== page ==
Betrayal hurts, no matter what "layer" or form that it comes in. But when you've got a good friend in your life, getting rid of them because of one mistake can end up hurting you a lot more than forgiving them and moving on. Try your best to not only think about the one way that they royally f'ed up. Factor that in, along with the kind of friend that they've been to you since they've become a part of your life.
Are They Truly Remorseful?
A while back, I wrote an article for the site entitled, "Why Regret Might Not Always Be A Bad Thing". If you don't have time to check it out right now, the gist is that, I'm not big on people who don't believe in having regrets in life. Regret means remorse and we all do things from time to time that result in us (hopefully) regretting wrongdoing (unless you're something along the lines of being a raging narcissist or something). In fact, regret is oftentimes what we need to feel in order to make some real and lasting changes in our lives.
Same thing goes for a friend who betrays you. If when you confront them about what happened, they are on some, "I don't regret anything in life" or the phrase that irritates me like no other, "It is what it is", that doesn't sound like someone who feels badly about what they did to you. And if they don't really care, there is a huge chance that they could do it again (or that they've been doing some shady stuff that you just haven't found out about…yet).
So, how can you know if someone is truly remorseful? It's hard to give an across-the-board answer because people express remorse in different ways. But if they happen to bring the betrayal to you before you find out another way, if they apologize without offering up a lot of excuses or justifications and/or they ask you how they can make it up to you—those are some indicators that they probably get the magnitude of what they did; that you should at least consider hearing them out and giving the friendship another shot.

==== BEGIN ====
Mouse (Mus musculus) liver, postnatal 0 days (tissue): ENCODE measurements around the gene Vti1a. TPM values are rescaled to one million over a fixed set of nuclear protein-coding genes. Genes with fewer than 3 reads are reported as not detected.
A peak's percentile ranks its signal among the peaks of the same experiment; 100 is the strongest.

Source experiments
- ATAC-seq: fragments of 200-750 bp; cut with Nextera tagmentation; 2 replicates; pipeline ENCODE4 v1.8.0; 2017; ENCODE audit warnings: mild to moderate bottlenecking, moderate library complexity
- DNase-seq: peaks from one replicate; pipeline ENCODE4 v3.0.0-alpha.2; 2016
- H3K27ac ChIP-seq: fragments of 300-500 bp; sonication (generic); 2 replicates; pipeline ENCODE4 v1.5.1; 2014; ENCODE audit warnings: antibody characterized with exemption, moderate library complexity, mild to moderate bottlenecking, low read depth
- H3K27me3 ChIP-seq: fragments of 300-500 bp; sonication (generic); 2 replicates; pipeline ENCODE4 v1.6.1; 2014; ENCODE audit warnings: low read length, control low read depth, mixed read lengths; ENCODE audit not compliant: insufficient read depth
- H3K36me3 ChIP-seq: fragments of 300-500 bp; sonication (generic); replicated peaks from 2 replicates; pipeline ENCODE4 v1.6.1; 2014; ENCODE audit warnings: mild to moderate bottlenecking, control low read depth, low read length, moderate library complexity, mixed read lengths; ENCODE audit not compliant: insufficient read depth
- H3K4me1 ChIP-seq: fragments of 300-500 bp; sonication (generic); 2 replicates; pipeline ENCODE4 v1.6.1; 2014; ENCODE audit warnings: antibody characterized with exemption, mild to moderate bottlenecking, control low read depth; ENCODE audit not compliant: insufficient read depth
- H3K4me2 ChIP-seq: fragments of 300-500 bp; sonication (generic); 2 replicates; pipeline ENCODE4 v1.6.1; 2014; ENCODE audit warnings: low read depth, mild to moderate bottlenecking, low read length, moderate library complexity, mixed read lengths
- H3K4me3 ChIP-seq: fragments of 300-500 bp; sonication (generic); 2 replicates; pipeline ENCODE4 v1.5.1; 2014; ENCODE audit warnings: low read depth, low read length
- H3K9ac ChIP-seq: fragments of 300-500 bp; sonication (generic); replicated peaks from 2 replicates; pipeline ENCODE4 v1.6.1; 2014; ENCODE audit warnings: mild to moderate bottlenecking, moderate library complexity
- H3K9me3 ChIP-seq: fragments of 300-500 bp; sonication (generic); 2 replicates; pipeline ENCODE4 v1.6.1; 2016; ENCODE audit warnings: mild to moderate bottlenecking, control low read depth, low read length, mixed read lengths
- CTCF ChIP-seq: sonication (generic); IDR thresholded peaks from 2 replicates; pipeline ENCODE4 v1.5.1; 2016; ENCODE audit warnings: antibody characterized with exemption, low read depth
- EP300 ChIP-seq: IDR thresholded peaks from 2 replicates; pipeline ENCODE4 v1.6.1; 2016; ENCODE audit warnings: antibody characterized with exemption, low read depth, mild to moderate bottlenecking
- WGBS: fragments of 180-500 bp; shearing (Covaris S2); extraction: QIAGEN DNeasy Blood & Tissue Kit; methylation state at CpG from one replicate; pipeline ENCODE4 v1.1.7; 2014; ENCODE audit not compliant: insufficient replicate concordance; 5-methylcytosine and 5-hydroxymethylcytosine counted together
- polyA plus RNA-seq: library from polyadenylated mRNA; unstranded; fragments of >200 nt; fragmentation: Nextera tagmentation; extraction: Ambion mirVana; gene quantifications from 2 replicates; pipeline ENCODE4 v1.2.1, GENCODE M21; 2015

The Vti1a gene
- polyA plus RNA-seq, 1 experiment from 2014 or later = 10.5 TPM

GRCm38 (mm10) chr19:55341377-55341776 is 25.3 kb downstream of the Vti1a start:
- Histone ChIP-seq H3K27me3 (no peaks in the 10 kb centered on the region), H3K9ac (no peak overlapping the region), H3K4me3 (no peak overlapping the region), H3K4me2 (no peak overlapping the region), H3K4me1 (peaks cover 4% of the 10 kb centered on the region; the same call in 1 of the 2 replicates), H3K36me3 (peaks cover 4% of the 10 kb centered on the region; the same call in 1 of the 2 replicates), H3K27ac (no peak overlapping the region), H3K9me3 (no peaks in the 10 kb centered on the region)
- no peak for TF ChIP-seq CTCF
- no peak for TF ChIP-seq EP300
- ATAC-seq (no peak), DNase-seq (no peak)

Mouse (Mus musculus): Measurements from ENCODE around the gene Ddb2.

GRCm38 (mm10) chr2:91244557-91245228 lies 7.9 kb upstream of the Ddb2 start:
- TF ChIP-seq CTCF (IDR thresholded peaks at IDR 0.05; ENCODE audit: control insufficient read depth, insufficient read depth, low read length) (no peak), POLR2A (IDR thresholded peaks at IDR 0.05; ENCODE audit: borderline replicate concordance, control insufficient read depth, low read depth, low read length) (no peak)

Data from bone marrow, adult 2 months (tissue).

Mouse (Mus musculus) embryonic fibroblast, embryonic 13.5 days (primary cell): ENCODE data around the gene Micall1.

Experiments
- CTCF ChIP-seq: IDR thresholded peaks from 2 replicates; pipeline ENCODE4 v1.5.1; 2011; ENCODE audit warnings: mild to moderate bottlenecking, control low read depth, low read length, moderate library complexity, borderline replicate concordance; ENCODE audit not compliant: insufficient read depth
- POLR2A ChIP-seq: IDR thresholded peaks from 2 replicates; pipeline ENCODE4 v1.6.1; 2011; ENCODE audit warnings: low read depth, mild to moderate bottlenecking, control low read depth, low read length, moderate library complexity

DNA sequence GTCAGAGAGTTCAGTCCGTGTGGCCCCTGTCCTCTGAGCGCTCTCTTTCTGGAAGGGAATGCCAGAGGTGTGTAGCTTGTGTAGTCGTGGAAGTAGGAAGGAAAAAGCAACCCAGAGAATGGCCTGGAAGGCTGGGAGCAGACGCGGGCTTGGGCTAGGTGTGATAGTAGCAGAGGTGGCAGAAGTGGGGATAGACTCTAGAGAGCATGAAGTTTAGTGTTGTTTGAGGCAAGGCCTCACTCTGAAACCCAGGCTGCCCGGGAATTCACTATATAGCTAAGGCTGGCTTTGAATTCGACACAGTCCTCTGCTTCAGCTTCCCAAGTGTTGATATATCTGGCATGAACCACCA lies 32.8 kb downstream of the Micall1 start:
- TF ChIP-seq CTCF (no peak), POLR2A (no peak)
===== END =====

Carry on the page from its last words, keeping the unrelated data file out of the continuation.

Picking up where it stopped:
Do You Absolutely Suck at Forgiving?
People who aren't good at forgiving others either don't have many friends or they are constantly getting into and out of friendships. That's not a random happenstance either. It's usually because they want to receive the kind of grace and mercy that they absolutely have no intention of extending to others. I know this because I used to be a lot like that. Because I grew up surrounded by people who basically weaponized forgiveness (in my family, at my church, in my so-called friendships and in my private Christian schools), I saw it as a manipulative tool rather than a peace offering. So, I used to think that forgiving someone meant I was giving them carte blanche to keep hurting me over and over…and over again. So, I struggled with fully doing it.
It took getting some space from people who abused forgiveness in my world to understand that 1) from a spiritual standpoint, forgiveness makes things right between me and God (Matthew 6:14-15); 2) forgiving someone doesn't automatically mean that things go back to the way they were. The person in need of the forgiveness needs to be remorseful, be open to things taking time to heal, and we both need to assess if we should be the same kind of friends again, and 3) if I don't forgive, it's just gonna make me bitter; bitterness ultimately stagnates my growth and typically infects the other relationships around me too.